Nope. Couldn’t possibly be the 1000 year history (AT LEAST!!!!!!) of the church in this regard, and the culture of clericalism and secrecy that has enabled it to continue on, shall we say, UNMOLESTED? (Not to mention, the necessity of preserving all of that lovely power, money, and bling. Did I forget to mention that the diocese of Rockland was the latest to declared bankruptcy to shield itself from payments for abuse claims? JUST THIS WEEK!). For the record, I have never molested a child in all of my 70 years, and I have certainly not claimed that I was chosen by God not to molest children. I’m a decent person with empathy and morals. That is all I needed.

    It is not my intention to hijack this thread, and I will not get into a debate about homosexuality on it, because that is not what this is about. My entire point is simply this:

    None of this, not one jot nor tittle of it, is new.

    It’s all old news. It has been going on for a long time. As always, it’s simply a matter of who ox is getting gored.

    1. A correction to my previous posting. I’m juggling a lot this morning. One of my dearest friends has dementia, and managing his life, my life, and writing are not necessarily compatible.

      It was the Diocese of Rockville Centre, basically Long Island, the eighth largest diocese in the US, in one of the richer areas of the US. And this is what the bishop had to say.

      “The financial burden of the litigation has been severe and only compounded by the COVID-19 pandemic,” Bishop John Barres, the spiritual leader of the diocese that serves 1.4 million Catholics on Long Island, said in a video posted on the diocese’s website. “Our goal is to make sure that all clergy sexual abuse survivors and not just a few who were first to file lawsuits are afforded just and equitable compensation.”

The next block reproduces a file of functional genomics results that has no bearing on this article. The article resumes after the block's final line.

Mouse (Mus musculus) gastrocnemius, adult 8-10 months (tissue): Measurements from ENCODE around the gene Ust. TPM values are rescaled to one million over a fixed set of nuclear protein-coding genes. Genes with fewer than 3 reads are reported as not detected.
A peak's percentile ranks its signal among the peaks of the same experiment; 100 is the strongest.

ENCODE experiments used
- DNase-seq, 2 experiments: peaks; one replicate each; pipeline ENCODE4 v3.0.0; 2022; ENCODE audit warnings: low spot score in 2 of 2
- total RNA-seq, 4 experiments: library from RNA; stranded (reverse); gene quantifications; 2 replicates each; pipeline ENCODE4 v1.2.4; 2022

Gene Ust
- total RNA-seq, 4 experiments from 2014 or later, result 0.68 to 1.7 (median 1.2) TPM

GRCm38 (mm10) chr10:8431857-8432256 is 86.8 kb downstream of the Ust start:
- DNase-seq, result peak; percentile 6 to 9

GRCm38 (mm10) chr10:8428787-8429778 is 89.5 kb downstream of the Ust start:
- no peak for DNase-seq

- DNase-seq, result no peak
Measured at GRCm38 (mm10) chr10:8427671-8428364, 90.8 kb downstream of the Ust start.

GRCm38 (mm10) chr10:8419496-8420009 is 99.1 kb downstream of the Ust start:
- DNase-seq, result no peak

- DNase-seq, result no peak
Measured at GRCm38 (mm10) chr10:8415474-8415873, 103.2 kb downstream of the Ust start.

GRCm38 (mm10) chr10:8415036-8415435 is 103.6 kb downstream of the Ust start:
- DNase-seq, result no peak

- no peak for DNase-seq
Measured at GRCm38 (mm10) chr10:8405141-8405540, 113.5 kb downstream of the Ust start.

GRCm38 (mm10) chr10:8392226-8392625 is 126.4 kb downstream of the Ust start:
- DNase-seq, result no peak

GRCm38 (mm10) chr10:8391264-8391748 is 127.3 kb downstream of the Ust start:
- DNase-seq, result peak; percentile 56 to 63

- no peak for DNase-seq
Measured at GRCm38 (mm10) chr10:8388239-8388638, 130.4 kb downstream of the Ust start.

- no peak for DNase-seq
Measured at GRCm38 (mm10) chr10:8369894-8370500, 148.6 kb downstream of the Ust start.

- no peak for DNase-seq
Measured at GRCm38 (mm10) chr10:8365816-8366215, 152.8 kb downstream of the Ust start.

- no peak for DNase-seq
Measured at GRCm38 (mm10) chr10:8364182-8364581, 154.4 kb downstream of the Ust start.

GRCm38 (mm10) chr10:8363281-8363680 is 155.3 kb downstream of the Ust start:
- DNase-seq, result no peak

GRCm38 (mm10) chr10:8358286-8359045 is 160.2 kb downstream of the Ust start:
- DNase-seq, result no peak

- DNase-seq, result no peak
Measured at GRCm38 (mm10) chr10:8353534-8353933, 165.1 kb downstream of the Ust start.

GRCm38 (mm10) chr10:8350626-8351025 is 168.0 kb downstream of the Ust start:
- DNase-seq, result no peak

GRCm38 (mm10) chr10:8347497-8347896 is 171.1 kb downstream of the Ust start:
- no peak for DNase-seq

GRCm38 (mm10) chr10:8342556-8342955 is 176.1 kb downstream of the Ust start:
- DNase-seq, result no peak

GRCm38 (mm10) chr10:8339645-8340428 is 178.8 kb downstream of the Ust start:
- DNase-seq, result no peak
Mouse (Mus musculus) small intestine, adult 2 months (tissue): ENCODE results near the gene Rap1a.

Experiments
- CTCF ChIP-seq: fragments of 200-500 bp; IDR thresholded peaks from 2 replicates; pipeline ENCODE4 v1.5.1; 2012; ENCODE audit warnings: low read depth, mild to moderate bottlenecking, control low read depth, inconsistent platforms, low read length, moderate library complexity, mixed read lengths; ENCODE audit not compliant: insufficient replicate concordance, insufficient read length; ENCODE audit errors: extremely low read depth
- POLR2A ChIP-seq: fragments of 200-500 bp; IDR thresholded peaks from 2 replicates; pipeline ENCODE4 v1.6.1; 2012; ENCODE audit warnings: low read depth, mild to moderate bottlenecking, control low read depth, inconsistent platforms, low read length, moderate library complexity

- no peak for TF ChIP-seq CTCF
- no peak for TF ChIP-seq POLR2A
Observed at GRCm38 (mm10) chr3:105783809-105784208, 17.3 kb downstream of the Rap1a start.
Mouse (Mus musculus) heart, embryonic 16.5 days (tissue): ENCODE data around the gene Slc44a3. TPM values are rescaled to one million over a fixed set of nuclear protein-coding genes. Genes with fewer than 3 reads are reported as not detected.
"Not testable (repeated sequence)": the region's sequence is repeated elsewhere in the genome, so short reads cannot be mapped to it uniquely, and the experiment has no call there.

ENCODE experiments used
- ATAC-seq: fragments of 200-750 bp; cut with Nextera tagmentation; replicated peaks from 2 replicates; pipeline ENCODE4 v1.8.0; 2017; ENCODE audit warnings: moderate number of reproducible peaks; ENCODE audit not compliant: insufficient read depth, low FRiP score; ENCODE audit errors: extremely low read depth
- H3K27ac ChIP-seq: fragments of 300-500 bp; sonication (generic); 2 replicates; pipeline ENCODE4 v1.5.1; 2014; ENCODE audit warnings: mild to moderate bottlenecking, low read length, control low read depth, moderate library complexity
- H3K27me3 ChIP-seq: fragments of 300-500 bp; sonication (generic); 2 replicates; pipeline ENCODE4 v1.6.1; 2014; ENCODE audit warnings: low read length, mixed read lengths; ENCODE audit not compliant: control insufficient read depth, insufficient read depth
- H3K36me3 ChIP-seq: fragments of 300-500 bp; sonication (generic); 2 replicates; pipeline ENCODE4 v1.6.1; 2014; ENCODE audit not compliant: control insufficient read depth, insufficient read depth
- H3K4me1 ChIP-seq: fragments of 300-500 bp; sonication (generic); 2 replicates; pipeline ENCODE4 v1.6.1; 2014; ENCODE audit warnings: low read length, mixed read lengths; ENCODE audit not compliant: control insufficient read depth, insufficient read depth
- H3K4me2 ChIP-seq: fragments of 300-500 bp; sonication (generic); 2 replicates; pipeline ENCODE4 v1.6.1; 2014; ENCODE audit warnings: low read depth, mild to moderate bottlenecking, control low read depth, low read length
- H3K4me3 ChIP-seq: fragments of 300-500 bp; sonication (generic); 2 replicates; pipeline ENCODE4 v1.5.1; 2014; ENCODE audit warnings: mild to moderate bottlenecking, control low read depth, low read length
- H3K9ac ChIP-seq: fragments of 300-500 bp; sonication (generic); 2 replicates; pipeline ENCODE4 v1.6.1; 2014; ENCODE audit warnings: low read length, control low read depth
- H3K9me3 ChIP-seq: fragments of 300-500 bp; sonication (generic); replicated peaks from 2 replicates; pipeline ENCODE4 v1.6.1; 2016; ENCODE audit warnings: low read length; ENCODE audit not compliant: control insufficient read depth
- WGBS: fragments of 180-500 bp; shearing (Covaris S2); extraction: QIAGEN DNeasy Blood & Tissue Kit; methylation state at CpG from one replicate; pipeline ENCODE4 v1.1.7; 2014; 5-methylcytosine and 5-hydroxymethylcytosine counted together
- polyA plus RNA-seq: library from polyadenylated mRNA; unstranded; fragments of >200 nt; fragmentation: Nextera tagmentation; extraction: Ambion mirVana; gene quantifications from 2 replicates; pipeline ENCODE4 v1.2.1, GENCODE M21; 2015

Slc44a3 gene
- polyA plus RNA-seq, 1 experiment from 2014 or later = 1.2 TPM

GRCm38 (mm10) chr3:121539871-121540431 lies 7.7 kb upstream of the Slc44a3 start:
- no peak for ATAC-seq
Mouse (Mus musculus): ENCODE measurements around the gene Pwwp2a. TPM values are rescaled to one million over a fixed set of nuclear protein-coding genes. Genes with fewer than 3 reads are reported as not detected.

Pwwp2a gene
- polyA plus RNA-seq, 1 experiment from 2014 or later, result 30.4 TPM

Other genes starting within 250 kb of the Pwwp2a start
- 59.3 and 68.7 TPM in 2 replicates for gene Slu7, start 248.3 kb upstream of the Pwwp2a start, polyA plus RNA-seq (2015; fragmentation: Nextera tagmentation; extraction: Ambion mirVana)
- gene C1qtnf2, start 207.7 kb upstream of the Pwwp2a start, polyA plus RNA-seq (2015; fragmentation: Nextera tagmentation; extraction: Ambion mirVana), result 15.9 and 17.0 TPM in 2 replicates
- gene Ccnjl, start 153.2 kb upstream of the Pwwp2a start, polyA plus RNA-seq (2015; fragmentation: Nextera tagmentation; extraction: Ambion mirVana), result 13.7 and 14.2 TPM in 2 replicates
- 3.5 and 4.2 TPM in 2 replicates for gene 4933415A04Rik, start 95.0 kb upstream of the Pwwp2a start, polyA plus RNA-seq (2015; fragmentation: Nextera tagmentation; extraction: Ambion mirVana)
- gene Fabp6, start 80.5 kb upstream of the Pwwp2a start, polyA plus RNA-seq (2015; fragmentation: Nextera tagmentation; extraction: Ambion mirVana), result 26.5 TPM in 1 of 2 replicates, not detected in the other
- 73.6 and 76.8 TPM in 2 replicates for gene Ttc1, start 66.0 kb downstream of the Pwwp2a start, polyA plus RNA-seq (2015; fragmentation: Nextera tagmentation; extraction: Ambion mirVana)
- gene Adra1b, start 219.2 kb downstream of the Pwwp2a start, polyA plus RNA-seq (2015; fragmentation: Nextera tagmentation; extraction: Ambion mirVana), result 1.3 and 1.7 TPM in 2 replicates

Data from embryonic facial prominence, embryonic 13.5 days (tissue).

I’m no expert in bankruptcy law, but as Glorious Leader has demonstrated with his four or sox or seven bankruptcies, the goal of a bankruptcy is certainly not to make sure that everybody gets paid, or even more unlikely, that everybody gets paid more money.

      Quite the opposite.

      But I’m there will be someone who can accuse me of being anti-Catholic for pointing it out.

      1. I assume that this was directed at me, Mark. As I predicted.

        exactly what did I say that was untrue? What implication was untrue? I’m agreeing with you 100%. Yes, i was being sarcastic while i was doing it. Mea Culpa.

        I never said that the real core of your faith is evil. Those are your words, words you have used before. Not mine. Nor would I say that, because I frankly don’t care about the real core of your faith. I’ve said this many times. I care what is done with your faith, what nides behind it, or ore accurately, under it. AS DO YOU, or you wouldn’t be writing your daily colimns.

        Father Altman is busy defending racism, immorality. Dominionism, trumpism. You donkt like it. i agree.

        There is a history of defending Jew hatred in the church. I didn’t make that up. As a Jew, I had to wait till 1960 before the church finally apologized for blaming us for murdering Jesus – A totally scurrilous idea taken right from the book of acts and the gospel of John. My ancestors fled the duchy of Bessarabia 140 years ago because of jew hatred.

        And as a gay man, well, as i said, your molestation problem, which rightly horrifies you, is YOUR molestation problem,. NOT MINE. NOT THE GAY COMMUNITY’S. I am sick to death of being blamed for the depredations of heterosexuals, celibate priests, and the Catholic Church. As I’ve commented before on these very pages, for decades the Boy Scouts banned anything gay, scouts or scoutmasters. For decades they had a problem with child molestation, which they blamed on gay people. The bulk of the scoutmaster’s were heterosexually married; that is a simple fact. they were not members of the gay community. If you ask them, they would tell you they were heterosexual men. But there they were, molesting boys. And the scouts were covering it up just like the Catholic Church did, trying to lay the blame on the people who actually weren’t the problem.

        Why is pointing this out prove that I hate the church?

        The church is trying exactly the same thing, relying on an ancient and vicious prejudice to make people like me a scapegoat for its depredations on innocent children. If I called you a child molester, and accused you of being a danger to morality, family, and children, I suspect you would be very upset about it.